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Meconium ileus describes the presence of neonatal intestinal obstruction secondary to the pathophysiologic changes in stool character from cystic fibrosis (CF). Approximately 10% to 20% of newborn infants with CF will present with meconium ileus. Detailed discussion of the pathophysiology and diagnosis of CF is found in Chapter 514.1

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Clinical Presentation

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Newborn infants with meconium ileus present with symptoms and signs of neonatal intestinal obstruction secondary to abnormally thick, viscous meconium that creates mechanical intestinal obstruction. The infants will have abdominal distention, feeding intolerance with or without bilious emesis, and faillure to pass meconium. The meconium is high in protein content given the relative deficiency of pancreatic proteinases and is often described as sticky, tarlike, and tenacious. The infant may have meconium-filled intestinal loops with a distended, “doughy’ character on palpation.6 Initial passage of meconium or rectal examination may find white mucus or thick, grey meconium. The presence of neonatal peritonitis is more typical of intestinal perforation or volvulus, whereas infants with in utero intestinal perforation and pseudocyst formation may have a palpable abdominal mass without significant tenderness. Infants with meconium ileus will typically have intestinal obstruction of the terminal ileum from meconium concretions or pellets; a small, unused but functionally normal microcolon may be observed. The proximal intestine is often distended, with muscular hypertrophy of the intestinal wall.

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Simple meconium ileus is characterized by mechanical obstruction of the intact intestinal lumen by abnormally thick meconium. In such cases mechanical removal of the meconium impaction, usually by retrograde irrigation or contrast enema, provides effective treatment. In contrast, fetal intestinal distention from meconium can lead to proximal volvulus of the dilated intestinal segment and perforation or atresia from loss of mesenteric vascular supply. These events are categorized together as complicated meconium ileus because their treatment typically requires operative intervention. Complicated meconium ileus associated with in utero intestinal perforation classically presents with neonatal intestinal obstruction and a calcified peritoneal pseudocyst from sterile meconium peritionitis.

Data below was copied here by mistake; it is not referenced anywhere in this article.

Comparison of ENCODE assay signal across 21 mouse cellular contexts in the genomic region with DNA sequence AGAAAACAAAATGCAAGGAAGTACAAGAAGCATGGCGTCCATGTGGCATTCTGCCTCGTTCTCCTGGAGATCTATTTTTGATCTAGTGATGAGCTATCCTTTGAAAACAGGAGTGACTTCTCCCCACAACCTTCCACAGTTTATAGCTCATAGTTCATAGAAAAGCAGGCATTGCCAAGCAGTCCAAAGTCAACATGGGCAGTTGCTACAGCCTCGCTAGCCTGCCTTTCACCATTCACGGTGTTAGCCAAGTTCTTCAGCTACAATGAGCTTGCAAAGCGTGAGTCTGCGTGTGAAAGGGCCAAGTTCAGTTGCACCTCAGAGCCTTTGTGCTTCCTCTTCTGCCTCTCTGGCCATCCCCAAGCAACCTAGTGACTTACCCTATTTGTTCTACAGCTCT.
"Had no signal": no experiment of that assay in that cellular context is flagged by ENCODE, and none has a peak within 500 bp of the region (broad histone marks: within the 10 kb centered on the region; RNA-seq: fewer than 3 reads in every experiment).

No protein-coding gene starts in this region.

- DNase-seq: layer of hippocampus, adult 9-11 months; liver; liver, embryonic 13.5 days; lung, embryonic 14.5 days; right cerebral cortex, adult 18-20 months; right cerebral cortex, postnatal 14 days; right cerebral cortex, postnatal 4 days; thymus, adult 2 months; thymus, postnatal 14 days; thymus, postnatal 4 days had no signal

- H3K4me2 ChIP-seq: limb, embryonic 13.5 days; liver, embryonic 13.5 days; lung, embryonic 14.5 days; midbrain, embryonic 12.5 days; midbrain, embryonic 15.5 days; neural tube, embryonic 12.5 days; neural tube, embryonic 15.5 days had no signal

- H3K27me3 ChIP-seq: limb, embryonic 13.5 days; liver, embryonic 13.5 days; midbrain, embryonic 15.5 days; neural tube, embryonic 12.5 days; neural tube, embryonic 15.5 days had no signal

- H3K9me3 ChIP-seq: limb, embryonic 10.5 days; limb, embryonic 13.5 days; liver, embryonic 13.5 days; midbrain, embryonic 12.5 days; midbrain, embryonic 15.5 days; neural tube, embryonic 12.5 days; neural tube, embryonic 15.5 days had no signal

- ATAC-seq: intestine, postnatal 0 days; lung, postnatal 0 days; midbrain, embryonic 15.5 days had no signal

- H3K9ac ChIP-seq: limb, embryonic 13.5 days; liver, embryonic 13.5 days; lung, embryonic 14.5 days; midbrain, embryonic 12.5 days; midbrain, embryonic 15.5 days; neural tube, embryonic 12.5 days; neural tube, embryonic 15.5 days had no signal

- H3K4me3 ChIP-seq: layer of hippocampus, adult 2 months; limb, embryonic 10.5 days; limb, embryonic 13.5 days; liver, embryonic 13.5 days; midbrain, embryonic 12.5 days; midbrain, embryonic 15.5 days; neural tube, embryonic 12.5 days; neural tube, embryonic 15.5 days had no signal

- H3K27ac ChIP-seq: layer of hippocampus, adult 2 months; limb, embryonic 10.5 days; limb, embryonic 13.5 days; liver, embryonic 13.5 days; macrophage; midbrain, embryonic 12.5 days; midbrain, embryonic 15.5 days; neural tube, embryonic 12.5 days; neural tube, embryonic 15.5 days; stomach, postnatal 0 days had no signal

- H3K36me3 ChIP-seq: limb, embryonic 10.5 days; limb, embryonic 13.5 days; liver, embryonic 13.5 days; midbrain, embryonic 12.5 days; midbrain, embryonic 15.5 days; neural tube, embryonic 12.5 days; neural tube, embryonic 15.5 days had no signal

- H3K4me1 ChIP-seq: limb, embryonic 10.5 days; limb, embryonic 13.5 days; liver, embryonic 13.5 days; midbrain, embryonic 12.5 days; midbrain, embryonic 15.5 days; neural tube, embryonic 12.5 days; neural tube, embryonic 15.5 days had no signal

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Diagnosis

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Plain abdominal radiographs are the initial diagnostic test of choice in most neonates with suspected neonatal bowel obstruction. Infants with meconium ileus will have multiple fluid-filled loops of intestine. The mixture of thick meconium and gas together create a “soap-bubble” or “ground-glass” appearance of the intestine on abdominal radiographs. More proximal gas-filled intestinal loops may be observed. A calcified, cystic abdominal mass visible on plain radiograph is highly suspicious for complicated meconium ileus.

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Retrograde contrast enema is useful from both a diagnostic and therapeutic standpoint. Infants with simple meconium ileus will have a patent, unused microcolon. Reflux of contrast into the distal ileum will often demonstrate the obstructing meconium. The inability to reflux contrast into the dilated proximal bowel is consistent with either persistent obstruction from meconium or intestinal atresia.

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Treatment

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Neonates with suspected meconium ileus should be managed as any infant with suspected ...

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